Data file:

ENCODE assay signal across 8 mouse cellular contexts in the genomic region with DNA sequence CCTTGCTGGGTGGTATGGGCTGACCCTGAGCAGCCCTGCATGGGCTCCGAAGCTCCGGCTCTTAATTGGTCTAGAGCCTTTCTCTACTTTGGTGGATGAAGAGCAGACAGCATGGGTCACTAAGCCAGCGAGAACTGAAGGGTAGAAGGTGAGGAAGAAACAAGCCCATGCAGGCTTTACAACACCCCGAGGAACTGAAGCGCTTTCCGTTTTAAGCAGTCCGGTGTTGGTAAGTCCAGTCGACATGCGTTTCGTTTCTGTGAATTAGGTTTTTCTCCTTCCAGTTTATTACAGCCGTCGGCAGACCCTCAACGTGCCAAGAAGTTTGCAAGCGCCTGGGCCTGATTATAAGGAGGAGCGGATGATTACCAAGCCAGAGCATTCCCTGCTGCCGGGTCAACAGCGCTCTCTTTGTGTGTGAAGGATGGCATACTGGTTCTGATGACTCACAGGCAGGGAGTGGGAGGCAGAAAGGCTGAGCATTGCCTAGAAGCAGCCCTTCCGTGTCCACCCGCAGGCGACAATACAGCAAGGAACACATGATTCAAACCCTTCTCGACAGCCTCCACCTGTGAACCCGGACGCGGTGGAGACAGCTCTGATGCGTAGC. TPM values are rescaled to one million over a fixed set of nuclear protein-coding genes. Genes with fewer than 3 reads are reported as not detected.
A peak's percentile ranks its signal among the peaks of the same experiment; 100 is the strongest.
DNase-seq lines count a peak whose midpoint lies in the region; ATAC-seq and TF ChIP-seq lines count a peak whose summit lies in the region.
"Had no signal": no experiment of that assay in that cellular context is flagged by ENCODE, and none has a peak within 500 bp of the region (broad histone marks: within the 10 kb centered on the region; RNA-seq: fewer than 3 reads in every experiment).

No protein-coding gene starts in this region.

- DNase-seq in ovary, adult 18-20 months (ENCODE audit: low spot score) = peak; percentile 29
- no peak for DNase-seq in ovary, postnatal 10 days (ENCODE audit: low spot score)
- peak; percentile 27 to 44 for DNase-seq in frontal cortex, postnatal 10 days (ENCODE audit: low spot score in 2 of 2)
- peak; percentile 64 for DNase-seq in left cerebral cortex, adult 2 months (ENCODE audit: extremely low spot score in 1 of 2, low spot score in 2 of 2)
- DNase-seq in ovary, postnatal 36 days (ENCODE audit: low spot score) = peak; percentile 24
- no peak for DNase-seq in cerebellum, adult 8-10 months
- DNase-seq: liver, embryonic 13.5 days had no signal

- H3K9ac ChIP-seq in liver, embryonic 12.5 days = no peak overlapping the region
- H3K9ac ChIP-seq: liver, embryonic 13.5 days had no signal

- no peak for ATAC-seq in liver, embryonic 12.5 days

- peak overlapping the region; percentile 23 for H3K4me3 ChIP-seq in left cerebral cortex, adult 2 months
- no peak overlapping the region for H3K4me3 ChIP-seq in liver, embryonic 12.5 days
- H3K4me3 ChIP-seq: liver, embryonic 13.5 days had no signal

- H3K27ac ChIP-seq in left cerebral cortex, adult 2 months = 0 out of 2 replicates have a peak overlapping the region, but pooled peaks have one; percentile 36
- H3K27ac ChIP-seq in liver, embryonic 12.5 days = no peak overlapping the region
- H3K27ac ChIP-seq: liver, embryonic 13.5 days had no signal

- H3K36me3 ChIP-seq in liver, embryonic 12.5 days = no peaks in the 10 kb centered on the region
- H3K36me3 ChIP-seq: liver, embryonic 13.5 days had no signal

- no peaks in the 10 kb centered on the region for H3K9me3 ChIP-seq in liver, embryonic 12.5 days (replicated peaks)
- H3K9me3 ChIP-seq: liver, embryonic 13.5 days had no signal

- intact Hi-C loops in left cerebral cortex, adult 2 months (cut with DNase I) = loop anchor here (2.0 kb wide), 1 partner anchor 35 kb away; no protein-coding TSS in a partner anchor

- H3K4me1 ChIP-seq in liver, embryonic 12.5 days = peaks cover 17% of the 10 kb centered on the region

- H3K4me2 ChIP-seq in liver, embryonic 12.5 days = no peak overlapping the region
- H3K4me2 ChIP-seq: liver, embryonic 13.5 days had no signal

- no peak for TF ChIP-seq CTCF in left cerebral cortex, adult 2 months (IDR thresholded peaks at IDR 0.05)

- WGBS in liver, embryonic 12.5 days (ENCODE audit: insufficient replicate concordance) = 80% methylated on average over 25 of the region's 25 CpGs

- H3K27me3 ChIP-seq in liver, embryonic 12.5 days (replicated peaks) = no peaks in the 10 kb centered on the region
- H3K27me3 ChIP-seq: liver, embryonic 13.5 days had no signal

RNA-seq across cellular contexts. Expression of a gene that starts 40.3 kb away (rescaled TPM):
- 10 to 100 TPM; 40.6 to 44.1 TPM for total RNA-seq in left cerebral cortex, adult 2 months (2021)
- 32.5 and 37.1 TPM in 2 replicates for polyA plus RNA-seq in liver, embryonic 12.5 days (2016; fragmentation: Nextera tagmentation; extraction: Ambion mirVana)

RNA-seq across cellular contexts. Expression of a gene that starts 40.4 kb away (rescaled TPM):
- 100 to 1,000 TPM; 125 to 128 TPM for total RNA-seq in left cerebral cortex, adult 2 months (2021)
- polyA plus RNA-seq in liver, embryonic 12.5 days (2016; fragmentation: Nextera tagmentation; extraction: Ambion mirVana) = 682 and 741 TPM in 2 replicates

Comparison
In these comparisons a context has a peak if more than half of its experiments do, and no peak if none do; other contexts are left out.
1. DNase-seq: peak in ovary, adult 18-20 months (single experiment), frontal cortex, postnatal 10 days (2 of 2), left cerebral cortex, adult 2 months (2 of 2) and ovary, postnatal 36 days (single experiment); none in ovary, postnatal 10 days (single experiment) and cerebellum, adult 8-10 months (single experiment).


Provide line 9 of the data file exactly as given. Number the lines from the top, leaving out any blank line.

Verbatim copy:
- peak; percentile 64 for DNase-seq in left cerebral cortex, adult 2 months (ENCODE audit: extremely low spot score in 1 of 2, low spot score in 2 of 2)